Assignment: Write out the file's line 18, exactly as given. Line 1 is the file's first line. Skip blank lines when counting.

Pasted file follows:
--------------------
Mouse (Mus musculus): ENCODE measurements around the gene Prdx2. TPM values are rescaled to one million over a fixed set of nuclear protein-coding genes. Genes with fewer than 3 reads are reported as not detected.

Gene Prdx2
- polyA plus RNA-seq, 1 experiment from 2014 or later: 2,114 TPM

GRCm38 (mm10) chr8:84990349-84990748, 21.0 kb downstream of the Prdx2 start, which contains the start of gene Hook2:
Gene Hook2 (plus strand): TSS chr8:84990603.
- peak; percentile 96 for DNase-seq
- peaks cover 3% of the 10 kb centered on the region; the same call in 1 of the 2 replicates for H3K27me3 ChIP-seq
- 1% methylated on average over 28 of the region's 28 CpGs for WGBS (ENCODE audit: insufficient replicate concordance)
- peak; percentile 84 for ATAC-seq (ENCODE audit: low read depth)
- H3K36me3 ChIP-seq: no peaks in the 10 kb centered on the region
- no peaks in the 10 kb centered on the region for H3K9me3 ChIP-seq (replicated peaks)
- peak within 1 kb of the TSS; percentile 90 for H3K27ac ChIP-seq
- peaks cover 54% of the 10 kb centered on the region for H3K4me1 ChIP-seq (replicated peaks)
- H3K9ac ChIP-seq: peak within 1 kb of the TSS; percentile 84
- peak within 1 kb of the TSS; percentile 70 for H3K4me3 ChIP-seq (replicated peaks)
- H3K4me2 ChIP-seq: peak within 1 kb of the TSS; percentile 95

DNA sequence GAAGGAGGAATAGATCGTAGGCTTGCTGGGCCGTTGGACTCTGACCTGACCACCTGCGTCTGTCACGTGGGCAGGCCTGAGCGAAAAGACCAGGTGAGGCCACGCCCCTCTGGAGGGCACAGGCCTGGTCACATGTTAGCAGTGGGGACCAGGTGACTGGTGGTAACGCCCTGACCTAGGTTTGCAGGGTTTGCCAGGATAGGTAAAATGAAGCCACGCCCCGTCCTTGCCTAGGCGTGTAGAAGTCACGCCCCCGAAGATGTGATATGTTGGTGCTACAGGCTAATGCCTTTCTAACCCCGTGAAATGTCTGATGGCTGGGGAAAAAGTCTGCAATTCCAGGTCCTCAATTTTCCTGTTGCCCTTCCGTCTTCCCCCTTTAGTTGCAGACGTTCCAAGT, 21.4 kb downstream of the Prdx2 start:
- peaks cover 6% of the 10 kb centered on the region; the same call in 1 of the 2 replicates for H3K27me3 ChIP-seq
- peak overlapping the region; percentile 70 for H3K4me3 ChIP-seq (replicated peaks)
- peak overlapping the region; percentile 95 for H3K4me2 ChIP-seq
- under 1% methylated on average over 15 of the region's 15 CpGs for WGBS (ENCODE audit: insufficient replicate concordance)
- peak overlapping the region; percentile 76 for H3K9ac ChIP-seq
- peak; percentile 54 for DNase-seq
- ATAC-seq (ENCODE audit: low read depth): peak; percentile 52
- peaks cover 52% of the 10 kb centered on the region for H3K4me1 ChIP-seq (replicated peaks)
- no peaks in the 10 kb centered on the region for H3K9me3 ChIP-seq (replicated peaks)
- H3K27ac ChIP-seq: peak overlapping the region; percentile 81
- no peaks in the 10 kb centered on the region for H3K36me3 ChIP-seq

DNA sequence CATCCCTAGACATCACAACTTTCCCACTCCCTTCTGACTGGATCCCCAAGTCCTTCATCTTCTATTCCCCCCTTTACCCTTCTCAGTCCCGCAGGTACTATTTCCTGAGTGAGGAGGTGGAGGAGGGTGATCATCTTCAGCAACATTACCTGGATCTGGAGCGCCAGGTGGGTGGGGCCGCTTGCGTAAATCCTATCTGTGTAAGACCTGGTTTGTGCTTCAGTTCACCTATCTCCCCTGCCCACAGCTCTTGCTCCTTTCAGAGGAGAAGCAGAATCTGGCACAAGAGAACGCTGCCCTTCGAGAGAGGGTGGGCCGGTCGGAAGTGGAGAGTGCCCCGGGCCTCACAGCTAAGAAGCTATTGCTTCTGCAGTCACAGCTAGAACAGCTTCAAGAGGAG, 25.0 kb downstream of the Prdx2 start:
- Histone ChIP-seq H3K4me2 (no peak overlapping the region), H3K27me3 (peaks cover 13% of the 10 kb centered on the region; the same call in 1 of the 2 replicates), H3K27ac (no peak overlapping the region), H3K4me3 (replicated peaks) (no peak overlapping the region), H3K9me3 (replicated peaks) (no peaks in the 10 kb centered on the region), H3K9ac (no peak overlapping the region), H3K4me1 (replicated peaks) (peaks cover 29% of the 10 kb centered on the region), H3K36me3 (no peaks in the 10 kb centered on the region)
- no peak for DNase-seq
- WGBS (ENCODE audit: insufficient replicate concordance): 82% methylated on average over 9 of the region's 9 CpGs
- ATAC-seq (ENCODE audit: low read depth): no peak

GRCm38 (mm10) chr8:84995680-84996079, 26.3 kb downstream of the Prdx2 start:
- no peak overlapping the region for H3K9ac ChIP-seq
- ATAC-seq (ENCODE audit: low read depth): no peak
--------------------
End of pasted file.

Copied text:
- peaks cover 6% of the 10 kb centered on the region; the same call in 1 of the 2 replicates for H3K27me3 ChIP-seq